The Romanian-born Mărgineanu is presently one of New York’s reigning queens of hyper-intimate one-shot-only conceptually-based theater. Her 20-minute Hotel Project (co-directed with Tamilla Woodard) is adapted for local hotels and takes in just one audience member at a time. The premise of her 10-minute Long Distance Affair is that each audience member enters a space with up to nine computer terminals. At each terminal, Skype connects the audience member to a performer in another part of the world. The beauty of “I was just thinking . . . ” is that it communicates, even though it does not grab you by the throat and it does not answer all your questions. Still I wish it deployed more theatrical devices to force more people to gather around it, since in this specific case the audience is not captive, and its real obstacle is the fickleness of an apathetic mass public. If I did not come with the intention of writing about The Window, I am not sure if I would have given it more than a passing glance. Since I did have a goal in mind, I confess that it did not fill me with a gaping yearning. I suppose I wanted it to leave me with a Dickensian curiosity: a nose-pressed-to-the-glass-windows sort of hunger. If anything, “I was just thinking . . . ” puts you in an Olympian frame of mind. That sense of remove, that feeling of light inscrutability, is what signals through the birthday cake’s flames.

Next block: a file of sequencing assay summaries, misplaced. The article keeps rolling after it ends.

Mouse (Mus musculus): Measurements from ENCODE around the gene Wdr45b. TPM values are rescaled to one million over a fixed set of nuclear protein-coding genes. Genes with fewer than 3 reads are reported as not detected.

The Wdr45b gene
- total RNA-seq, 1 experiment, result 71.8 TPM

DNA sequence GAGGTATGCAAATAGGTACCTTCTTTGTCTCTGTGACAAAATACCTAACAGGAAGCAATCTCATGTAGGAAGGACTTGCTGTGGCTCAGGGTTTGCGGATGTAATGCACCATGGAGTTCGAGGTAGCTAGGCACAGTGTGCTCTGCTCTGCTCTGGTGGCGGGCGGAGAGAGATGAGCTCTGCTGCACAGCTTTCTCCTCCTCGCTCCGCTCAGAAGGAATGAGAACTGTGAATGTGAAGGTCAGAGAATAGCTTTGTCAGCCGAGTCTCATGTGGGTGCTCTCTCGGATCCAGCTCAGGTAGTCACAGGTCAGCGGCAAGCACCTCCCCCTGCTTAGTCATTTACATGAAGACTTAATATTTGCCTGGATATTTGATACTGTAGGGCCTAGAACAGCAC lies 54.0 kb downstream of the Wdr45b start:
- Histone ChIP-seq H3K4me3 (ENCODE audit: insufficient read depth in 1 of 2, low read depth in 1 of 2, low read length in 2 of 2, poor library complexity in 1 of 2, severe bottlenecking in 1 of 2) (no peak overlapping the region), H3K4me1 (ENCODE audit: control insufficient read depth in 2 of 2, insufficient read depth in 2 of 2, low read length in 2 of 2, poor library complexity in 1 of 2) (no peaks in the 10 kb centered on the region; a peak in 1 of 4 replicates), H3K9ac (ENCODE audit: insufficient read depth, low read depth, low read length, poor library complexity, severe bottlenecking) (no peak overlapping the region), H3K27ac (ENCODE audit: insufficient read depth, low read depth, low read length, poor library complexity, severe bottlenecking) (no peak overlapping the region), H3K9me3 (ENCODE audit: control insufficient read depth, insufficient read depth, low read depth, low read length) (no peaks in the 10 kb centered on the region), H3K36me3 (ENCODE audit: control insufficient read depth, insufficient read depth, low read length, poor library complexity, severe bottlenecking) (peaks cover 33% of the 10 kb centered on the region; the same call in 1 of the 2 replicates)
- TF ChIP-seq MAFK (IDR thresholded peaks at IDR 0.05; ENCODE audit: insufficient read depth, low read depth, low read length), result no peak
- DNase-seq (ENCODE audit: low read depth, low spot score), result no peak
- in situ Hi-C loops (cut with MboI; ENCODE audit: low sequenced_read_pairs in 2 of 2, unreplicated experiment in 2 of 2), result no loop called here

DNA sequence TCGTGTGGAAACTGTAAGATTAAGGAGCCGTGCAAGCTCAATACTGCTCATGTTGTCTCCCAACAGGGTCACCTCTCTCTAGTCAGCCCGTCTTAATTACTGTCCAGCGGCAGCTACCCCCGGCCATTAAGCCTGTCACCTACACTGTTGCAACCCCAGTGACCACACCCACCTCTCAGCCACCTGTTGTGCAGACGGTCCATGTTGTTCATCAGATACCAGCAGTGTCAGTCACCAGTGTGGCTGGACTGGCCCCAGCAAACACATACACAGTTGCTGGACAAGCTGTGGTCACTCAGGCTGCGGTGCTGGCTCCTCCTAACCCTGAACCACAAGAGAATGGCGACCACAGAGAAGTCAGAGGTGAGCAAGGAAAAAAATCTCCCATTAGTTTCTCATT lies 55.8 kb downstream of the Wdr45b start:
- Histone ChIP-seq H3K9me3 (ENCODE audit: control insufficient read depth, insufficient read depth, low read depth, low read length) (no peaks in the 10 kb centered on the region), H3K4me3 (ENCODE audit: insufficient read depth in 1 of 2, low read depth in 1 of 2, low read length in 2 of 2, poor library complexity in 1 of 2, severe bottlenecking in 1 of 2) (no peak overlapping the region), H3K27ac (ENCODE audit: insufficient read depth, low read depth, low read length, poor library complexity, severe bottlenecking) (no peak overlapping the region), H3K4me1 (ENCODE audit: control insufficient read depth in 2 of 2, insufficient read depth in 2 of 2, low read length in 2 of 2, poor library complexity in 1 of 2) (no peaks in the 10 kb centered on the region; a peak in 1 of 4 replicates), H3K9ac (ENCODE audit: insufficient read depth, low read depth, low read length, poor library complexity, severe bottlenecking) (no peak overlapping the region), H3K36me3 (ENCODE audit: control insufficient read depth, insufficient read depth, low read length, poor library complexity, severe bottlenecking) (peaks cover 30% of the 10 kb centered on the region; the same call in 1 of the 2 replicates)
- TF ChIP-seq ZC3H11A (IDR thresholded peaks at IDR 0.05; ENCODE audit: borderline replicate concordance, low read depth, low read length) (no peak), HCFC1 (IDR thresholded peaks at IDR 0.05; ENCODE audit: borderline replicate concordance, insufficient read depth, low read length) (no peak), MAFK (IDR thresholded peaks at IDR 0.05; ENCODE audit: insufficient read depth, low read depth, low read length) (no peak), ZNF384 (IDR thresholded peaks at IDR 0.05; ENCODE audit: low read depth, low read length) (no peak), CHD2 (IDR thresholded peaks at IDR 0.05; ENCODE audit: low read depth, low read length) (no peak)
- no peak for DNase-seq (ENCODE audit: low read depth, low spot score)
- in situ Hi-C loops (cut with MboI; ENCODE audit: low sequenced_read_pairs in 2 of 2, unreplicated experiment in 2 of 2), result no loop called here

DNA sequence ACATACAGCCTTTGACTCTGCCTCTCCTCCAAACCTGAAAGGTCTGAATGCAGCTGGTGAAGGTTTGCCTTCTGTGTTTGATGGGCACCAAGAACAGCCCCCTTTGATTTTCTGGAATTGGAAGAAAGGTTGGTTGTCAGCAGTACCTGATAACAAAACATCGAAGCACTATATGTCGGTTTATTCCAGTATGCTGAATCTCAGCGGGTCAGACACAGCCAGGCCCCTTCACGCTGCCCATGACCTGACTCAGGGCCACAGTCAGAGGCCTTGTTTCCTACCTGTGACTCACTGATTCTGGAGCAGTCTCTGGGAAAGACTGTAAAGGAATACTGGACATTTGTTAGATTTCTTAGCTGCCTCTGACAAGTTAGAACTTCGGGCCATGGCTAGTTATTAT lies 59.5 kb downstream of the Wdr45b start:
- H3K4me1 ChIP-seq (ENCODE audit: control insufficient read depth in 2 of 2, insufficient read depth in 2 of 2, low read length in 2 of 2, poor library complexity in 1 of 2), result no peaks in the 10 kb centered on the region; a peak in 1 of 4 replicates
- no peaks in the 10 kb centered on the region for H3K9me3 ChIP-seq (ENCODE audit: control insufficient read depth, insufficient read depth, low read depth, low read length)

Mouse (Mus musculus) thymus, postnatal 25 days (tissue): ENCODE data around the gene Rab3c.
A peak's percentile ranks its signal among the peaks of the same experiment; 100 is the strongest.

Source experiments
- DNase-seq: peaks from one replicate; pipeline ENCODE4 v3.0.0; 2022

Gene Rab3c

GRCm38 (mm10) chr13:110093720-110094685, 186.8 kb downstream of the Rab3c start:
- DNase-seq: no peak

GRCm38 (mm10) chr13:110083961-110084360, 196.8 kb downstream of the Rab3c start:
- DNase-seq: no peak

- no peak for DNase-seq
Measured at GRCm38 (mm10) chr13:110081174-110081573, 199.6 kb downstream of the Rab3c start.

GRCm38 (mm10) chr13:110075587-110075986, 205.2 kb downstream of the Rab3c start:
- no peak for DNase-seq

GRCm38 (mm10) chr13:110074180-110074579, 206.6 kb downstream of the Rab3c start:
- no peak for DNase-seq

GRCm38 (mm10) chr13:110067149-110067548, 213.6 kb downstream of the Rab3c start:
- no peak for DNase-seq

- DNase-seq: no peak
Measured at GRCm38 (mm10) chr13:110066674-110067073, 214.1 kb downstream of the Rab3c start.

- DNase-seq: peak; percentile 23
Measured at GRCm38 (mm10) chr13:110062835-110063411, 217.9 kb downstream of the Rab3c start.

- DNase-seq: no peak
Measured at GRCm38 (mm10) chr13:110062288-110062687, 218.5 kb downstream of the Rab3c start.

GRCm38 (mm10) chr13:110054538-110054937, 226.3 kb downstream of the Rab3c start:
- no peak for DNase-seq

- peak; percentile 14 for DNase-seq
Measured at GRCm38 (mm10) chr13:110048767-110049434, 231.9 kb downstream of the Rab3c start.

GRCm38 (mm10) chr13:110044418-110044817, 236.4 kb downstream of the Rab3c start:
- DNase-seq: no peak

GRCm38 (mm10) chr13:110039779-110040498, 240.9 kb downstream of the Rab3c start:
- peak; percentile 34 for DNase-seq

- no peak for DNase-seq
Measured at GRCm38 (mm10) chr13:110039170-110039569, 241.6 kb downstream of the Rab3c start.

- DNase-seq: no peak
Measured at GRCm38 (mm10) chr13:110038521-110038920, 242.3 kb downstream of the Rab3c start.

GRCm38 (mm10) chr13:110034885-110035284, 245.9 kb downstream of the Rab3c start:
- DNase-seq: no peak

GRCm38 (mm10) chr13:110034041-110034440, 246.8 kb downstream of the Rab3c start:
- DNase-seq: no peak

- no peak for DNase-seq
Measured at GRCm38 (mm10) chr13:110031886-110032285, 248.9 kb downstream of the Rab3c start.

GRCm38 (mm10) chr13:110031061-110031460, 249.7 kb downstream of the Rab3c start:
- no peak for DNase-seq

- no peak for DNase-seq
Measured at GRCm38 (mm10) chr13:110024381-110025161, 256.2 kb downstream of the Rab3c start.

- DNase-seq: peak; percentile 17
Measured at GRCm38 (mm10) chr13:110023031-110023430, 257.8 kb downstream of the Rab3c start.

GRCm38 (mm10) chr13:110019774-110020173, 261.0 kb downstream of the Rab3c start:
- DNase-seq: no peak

Since you can’t hear the text or judge the full extent of the actors’ performances (beyond their wonderful expressiveness), the show turns out to be a small victory for imaginative design over the dominance of language or the tyranny of direction. The Window succeeds in its creative transformation of an otherwise nondescript building space that is normally used as a bookstore, a reception area or a meeting place. If you did know that there is a Romanian consulate office and cultural services in that corner of the neighborhood, you definitely will remember that piece of information the next time you pass by.
Every design element in The Window (the mannequin inside the white blanket, the baking ingredients on the window sill, the whorl of projection stimuli) conspires to transmit a narrative, even if the creators don’t care to pop the bubble and spell out everything. That belief in the power of the story is what distinguishes The Window from other attention-getting simulacra in New York, such as Times Square and the boutiques of Fifth Avenue. And it’s not just the hot-and-cold contrast of the two galleries that strike the eye and mind. The Window strikes a subtler bargain with spectacle. Pay attention to madcap goings-on inside the slim hallway behind the glass door in between those two windows. You will bear witness to the droll comedy of a middle-class life spent pushing a lot of papers — an ordinary life, come to think of it, not unlike the lives of most of us working stiffs trapped in an urban rat race. –RG